How is viral meningitis treated?
Acyclovir can be used to treat HSV infection. However, there are no effective therapies for most viruses that cause meningitis (antibiotics are ineffective against viruses), so treatment is normally limited to easing the symptoms of the disease (for example painkillers for headache or anti-emetics to stop vomiting). Most people recover without any medical treatment within 5 days to a fortnight, but for some the recovery period is more prolonged.
The doctor may do a lumbar puncture. This is when a sample of cerebrospinal fluid (CSF) is taken from the spinal canal (the passageway through the back bones which contains the spinal cord). The sample of CSF will be examined and then sent for further laboratory testing. A lumbar puncture is important to confirm the diagnosis of meningitis, and to show which germ is causing the illness.
What after effects can viral meningitis cause?
Most people recover with no noticeable effects, however recent studies have found that some patients with viral meningitis may develop short-term memory loss and attention deficits[5-6]. There is also some evidence that children who have viral meningitis under 1 year of age, may develop subtle neurological problems later in life.
Am I at risk of spreading or contracting the disease if I have been in contact with a patient with viral meningitis?
The risk to contacts is very low. Viral meningitis does not normally require public health measures to be taken because although some of the viruses that cause it are contagious, most people infected have no symptoms, or only very mild ones. A person with viral meningitis may pass on the virus, but this would be very unlikely to cause another person to develop viral meningitis as well.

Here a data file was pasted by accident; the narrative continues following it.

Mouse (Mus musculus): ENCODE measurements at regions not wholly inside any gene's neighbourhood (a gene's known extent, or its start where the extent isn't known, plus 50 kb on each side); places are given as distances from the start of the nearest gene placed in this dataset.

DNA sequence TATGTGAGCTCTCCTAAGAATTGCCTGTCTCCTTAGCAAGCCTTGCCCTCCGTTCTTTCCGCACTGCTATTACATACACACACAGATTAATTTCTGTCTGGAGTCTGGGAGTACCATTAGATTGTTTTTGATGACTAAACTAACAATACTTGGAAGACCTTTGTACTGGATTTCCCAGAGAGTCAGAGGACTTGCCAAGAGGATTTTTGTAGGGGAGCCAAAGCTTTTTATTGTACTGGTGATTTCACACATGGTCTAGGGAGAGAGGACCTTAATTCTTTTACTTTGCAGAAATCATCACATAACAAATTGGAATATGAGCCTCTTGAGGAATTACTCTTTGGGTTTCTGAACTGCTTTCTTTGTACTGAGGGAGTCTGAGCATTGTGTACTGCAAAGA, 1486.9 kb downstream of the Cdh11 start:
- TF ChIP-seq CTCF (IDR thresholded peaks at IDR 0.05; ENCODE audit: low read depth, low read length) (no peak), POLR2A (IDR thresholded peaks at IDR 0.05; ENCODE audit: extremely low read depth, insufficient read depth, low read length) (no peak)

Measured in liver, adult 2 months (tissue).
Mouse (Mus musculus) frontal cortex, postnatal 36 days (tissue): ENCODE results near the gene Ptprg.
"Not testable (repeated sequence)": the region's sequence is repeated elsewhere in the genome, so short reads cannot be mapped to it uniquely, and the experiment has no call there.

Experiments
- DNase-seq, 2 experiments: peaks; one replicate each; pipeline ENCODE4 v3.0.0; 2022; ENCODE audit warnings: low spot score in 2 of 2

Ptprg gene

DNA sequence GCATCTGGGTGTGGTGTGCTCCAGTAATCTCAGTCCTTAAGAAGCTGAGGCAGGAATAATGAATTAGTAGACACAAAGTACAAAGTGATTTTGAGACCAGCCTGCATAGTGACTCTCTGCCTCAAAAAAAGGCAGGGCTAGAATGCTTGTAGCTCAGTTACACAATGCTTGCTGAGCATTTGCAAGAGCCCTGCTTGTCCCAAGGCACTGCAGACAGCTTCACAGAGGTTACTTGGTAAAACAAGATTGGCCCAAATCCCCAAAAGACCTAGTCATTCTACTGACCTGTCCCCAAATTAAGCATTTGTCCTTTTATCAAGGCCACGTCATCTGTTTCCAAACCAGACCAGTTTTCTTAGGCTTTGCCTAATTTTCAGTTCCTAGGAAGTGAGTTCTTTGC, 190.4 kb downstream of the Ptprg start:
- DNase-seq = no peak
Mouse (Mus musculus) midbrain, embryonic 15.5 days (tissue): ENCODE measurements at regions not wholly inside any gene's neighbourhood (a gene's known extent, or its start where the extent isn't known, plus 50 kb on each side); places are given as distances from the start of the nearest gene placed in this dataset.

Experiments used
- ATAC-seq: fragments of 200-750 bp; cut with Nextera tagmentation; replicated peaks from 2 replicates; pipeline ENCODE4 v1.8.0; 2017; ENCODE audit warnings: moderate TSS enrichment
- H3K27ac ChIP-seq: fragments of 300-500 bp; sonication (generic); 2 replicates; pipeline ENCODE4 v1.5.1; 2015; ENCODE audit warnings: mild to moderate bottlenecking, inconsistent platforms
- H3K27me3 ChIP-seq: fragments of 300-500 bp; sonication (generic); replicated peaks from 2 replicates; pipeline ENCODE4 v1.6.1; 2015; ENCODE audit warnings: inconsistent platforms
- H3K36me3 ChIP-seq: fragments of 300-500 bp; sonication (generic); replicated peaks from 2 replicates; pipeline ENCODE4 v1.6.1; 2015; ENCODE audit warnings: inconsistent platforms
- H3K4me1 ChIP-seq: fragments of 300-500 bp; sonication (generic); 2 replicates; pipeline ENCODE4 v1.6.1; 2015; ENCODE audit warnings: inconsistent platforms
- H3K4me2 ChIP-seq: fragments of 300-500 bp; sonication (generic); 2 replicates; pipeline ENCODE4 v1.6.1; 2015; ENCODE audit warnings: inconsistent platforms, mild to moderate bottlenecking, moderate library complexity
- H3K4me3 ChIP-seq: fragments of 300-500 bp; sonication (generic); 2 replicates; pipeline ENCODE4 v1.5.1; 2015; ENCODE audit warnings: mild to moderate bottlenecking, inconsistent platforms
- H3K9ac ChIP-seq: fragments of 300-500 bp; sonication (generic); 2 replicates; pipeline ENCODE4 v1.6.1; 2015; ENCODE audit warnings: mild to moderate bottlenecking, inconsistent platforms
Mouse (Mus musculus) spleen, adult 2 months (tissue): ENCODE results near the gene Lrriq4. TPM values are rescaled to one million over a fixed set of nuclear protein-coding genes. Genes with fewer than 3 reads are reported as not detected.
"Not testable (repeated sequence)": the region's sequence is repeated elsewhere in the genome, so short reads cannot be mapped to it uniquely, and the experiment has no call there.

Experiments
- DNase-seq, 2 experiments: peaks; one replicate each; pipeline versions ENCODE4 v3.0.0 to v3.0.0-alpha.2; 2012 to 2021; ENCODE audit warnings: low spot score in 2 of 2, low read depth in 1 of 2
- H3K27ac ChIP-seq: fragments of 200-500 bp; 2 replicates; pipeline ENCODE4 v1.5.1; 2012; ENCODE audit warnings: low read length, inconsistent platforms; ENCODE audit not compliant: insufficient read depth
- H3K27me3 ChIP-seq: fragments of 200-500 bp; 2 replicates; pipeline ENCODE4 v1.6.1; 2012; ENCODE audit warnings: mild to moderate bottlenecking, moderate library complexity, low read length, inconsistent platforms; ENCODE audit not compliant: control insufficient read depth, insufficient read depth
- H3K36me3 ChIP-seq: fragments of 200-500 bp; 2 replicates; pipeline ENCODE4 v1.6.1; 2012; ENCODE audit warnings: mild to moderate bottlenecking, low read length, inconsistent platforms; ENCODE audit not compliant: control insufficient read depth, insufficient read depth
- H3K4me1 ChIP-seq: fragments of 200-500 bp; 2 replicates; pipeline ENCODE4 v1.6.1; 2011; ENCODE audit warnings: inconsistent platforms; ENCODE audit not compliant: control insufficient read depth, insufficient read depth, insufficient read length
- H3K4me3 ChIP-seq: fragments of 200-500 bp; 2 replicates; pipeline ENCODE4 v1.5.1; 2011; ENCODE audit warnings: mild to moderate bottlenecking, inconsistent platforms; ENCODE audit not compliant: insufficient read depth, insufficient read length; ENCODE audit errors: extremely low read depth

Can viral meningitis be prevented?
Most causes of viral meningitis are not preventable, although a good general precaution against viral meningitis is attention to handwashing since enteroviruses in particular usually enter the body via the hand to mouth route. Immunisation against mumps and measles (MMR) is offered to children at 12-13 months and 3 years of age as part of the routine childhood immunisation schedule. Immunisations are also available for some Flaviviruses such as tick-borne encephalitis and Japanese encephalitis, and are recommended for travellers to areas where the risk of these infections is high.
1. Logan, S.A. and E. MacMahon, Viral meningitis. BMJ, 2008. 336(7634): p. 36-40.
2. Kupila, L., et al., Etiology of aseptic meningitis and encephalitis in an adult population. Neurology, 2006. 66(1): p. 75-80.
3. Herpes Viruses Association. 08/09/2011]; Available from: http://www.herpes.org.uk/.
4. Gupta, R.K., J. Best, and E. MacMahon, Mumps and the UK epidemic 2005. BMJ, 2005. 330(7500): p. 1132-5.
5. Schmidt, H., et al., Neuropsychological sequelae of bacterial and viral meningitis. Brain, 2006. 129(Pt 2): p. 333-45.
6. Sittinger, H., et al., Mild cognitive impairment after viral meningitis in adults. J Neurol, 2002. 249(5): p. 554-60.
7. Wilfert, C.M., et al., Longitudinal assessment of children with enteroviral meningitis during the first three months of life. Pediatrics, 1981. 67(6): p. 811-5.